In the end, a custom solution that took proper advantage of the nature of the source images and made the correct assumptions is what made all the difference. With some intelligent threshold setting combined with looking at vertical and horizontal line instances separately, it was possible to locate lines and their lengths far more accurately than any other method he had tried. The system doesn’t handle sloped lines yet, but it might be possible to simply iterate through rotations of the image while applying the same method. If you have a better solution, [Conor] wants to hear from you.

Of course, garbage in means garbage out and sadly not all technical drawings measure up.

GuerillaClock Could Save This City Thousands

They say necessity is the mother of invention. But if the thing you need has already been invented but is extremely expensive, another mother of invention might be budget overruns. That was the case when [klinstifen]’s local government decided to put in countdown clocks at bus stops, at a whopping $25,000 per clock. Thinking that was a little extreme, he decided to build his own with a much smaller price tag.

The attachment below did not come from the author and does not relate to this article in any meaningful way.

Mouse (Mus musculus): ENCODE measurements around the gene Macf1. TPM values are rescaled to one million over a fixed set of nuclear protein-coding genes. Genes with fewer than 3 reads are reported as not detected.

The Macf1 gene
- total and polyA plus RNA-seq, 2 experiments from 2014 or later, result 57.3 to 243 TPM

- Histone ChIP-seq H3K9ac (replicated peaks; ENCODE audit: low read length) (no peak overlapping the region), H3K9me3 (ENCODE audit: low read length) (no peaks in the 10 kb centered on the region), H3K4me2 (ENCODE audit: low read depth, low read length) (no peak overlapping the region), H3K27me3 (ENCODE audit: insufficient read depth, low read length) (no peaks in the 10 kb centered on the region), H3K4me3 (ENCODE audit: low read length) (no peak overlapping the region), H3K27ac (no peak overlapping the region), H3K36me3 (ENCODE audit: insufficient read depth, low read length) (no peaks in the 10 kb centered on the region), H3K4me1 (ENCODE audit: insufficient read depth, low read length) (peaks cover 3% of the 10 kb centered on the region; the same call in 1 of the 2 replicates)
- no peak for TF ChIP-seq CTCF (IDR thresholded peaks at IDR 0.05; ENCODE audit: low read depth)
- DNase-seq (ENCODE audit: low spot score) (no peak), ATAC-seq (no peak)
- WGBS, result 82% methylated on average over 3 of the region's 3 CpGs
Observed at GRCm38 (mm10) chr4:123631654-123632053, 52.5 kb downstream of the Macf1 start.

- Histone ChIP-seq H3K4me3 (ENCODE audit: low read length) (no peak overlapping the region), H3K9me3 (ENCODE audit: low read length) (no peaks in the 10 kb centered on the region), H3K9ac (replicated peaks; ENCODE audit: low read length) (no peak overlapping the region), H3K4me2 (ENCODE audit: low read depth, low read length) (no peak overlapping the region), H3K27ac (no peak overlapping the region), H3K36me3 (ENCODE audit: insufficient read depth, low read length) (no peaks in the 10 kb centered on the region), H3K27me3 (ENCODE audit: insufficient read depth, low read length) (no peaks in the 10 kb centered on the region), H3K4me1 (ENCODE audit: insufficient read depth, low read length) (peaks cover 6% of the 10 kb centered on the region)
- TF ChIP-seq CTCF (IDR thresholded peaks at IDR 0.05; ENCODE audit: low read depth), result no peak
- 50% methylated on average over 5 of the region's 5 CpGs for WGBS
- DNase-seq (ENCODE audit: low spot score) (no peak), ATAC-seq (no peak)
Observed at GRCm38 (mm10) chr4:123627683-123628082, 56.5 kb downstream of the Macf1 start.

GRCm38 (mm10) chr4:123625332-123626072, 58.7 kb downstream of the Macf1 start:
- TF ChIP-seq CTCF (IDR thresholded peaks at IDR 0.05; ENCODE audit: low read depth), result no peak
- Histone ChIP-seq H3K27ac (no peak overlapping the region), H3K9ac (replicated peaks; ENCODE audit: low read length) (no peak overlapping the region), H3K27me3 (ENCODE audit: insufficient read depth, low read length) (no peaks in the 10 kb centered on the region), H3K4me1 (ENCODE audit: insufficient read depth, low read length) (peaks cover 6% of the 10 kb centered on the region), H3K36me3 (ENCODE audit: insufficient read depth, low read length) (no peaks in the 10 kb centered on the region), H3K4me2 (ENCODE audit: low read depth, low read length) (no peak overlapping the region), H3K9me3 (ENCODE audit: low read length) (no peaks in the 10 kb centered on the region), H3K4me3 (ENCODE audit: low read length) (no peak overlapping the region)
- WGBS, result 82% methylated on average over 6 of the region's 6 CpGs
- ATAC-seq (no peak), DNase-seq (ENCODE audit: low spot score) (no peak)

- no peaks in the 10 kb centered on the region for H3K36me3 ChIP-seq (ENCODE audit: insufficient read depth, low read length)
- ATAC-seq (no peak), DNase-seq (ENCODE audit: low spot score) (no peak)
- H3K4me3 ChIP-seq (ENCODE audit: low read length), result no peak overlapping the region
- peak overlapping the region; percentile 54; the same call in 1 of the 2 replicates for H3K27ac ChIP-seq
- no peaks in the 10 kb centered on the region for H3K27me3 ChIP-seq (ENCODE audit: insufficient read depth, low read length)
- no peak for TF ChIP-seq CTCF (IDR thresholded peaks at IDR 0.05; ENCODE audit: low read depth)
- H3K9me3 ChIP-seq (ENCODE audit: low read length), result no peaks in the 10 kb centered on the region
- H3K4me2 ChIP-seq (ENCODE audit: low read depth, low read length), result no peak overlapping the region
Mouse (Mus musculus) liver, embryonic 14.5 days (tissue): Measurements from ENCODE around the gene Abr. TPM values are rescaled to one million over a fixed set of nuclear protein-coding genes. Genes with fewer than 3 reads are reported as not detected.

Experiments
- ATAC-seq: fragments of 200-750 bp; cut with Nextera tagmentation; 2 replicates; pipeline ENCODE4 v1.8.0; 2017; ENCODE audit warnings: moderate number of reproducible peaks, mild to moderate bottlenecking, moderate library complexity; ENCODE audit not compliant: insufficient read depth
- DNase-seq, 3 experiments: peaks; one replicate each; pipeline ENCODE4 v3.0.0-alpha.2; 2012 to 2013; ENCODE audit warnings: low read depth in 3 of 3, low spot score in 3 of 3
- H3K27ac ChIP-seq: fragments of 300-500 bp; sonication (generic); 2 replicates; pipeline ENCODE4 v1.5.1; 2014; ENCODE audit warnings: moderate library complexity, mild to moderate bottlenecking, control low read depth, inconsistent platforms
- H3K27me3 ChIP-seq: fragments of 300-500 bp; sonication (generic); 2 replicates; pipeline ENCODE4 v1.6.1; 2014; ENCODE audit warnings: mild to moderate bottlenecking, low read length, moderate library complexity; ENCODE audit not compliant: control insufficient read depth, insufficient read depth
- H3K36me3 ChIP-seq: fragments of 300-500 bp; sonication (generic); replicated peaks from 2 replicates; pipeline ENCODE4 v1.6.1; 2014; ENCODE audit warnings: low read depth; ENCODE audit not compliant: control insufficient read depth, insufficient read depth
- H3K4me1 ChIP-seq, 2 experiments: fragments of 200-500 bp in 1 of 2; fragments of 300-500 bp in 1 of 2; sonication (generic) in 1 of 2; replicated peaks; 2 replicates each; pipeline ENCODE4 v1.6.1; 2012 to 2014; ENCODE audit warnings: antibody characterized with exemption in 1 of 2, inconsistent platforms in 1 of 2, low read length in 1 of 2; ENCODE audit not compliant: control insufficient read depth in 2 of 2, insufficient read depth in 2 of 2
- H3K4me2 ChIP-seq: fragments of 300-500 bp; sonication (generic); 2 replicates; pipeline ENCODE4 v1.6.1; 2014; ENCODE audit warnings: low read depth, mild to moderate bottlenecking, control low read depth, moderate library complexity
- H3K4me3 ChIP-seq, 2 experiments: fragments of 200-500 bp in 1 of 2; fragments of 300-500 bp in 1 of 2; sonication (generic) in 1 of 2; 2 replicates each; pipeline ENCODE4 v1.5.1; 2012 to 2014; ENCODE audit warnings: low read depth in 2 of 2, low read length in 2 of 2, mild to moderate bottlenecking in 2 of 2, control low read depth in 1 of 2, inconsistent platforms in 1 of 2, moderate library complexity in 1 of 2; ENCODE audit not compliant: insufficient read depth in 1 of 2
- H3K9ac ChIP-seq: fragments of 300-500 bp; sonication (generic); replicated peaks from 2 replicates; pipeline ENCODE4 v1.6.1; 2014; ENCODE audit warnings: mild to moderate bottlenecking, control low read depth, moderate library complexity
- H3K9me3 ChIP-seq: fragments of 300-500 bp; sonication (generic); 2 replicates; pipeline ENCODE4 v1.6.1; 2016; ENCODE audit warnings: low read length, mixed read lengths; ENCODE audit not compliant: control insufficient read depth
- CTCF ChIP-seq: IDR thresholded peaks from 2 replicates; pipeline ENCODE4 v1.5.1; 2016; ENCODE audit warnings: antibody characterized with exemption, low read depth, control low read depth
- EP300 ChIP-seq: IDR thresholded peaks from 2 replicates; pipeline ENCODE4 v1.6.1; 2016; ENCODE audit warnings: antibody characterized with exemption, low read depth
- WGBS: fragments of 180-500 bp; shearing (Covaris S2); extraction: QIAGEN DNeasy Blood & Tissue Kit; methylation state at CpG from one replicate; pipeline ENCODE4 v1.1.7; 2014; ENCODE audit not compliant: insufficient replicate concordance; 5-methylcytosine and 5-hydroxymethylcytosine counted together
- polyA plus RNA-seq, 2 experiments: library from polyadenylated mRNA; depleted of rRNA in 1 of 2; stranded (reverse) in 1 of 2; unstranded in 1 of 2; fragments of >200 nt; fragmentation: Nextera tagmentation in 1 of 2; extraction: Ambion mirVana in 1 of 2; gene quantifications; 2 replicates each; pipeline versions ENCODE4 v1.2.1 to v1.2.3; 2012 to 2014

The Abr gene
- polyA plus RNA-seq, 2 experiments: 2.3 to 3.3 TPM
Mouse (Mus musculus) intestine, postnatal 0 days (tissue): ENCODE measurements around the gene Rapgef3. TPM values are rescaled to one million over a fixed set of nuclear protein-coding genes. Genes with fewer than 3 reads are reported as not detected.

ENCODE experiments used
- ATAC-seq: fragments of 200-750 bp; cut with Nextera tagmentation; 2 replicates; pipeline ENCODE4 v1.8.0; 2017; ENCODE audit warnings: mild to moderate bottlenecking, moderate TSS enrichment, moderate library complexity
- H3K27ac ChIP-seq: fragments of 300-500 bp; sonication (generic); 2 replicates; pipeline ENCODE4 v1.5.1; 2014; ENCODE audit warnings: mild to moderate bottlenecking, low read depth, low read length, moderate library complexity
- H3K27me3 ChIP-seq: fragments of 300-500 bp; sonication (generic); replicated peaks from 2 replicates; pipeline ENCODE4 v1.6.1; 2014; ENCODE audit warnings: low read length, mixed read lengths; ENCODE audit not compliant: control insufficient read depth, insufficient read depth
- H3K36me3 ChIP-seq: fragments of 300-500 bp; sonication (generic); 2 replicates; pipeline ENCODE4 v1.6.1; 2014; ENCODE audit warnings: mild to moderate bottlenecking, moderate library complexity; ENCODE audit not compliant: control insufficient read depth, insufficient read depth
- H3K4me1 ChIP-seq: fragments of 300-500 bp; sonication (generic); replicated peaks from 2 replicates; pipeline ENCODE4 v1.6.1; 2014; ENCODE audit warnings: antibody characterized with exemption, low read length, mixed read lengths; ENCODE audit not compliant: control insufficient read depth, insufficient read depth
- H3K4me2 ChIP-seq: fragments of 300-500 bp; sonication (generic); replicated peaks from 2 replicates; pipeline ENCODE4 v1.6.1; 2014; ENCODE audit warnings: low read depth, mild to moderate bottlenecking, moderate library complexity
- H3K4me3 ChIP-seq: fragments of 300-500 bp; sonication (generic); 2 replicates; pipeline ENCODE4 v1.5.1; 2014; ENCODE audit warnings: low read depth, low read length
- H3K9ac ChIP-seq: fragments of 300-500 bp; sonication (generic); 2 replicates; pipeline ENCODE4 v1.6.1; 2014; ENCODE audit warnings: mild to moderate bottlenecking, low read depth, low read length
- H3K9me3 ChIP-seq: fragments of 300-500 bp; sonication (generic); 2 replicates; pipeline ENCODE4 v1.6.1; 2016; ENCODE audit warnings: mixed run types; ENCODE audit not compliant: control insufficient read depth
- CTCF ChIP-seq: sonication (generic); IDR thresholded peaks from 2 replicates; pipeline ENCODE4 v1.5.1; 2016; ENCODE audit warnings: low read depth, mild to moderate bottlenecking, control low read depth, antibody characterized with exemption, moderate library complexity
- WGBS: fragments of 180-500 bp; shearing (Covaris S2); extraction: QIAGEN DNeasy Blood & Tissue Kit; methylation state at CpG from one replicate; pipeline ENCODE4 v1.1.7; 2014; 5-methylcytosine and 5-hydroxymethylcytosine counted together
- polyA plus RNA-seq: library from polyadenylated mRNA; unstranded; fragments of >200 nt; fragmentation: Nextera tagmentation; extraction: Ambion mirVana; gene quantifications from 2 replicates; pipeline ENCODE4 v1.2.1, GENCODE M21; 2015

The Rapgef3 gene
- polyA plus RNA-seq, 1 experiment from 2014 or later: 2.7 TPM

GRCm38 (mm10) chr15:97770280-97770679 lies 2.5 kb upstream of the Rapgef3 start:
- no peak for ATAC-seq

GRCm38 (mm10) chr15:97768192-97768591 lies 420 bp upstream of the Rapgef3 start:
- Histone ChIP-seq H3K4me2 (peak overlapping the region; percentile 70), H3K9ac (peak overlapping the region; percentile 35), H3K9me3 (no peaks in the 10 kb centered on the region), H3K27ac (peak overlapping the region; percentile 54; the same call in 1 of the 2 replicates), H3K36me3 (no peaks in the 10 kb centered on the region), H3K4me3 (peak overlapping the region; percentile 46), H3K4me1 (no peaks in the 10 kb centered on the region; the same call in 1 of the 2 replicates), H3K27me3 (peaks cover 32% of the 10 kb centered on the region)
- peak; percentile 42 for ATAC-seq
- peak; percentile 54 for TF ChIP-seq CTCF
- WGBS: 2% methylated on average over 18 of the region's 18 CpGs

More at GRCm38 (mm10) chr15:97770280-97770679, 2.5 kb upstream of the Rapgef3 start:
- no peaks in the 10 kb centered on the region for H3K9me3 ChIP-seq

The project uses a Raspberry Pi Zero W as its core, and a 16×32 RGB LED matrix for a display. Some of the work is done already, since the bus system has an API that is readily available for use. The Pi receives the information about bus schedules through this API and, based on its location, is able to determine the next bus arrival time and display it on the LED matrix. With the custom 3D printed enclosure and all of the other material, the cost of each clock is only $100, more than two orders of magnitude less expensive.

Hopefully the local government takes a hint from [klinstifen] and decides to use a more sane solution. In the meantime, you might be able to build your own mass transit clock that you can use inside your own house, rather than at the train station, if you’re someone who has a hard time getting to the bus stop on time.